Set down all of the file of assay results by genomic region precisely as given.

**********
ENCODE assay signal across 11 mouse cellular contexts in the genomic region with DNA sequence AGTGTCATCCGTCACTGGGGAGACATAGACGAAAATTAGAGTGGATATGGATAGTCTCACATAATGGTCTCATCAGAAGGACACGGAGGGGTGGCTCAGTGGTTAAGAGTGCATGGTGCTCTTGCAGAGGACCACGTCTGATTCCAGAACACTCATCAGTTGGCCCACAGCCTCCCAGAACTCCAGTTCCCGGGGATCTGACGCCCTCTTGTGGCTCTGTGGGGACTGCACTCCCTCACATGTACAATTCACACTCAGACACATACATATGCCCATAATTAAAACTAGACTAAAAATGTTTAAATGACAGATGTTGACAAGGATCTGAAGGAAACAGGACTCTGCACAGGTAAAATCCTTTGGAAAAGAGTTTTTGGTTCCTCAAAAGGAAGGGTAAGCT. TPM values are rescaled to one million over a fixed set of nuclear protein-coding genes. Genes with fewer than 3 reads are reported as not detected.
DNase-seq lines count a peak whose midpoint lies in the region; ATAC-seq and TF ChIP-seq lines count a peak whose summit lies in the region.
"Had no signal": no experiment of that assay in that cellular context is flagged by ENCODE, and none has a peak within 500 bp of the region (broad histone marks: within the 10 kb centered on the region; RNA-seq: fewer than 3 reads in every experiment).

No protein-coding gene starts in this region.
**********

ENCODE assay signal across 11 mouse cellular contexts in the genomic region with DNA sequence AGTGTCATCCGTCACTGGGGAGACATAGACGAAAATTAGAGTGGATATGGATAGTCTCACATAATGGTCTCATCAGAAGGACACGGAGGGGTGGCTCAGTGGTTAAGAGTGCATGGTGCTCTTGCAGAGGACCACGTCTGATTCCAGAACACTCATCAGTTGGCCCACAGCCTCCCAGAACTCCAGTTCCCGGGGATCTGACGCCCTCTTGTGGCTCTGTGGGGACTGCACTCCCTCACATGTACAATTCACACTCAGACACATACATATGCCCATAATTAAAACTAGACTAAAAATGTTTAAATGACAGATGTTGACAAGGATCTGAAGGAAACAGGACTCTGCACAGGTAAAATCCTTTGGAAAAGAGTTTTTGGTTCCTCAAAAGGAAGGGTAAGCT. TPM values are rescaled to one million over a fixed set of nuclear protein-coding genes. Genes with fewer than 3 reads are reported as not detected.
DNase-seq lines count a peak whose midpoint lies in the region; ATAC-seq and TF ChIP-seq lines count a peak whose summit lies in the region.
"Had no signal": no experiment of that assay in that cellular context is flagged by ENCODE, and none has a peak within 500 bp of the region (broad histone marks: within the 10 kb centered on the region; RNA-seq: fewer than 3 reads in every experiment).

No protein-coding gene starts in this region.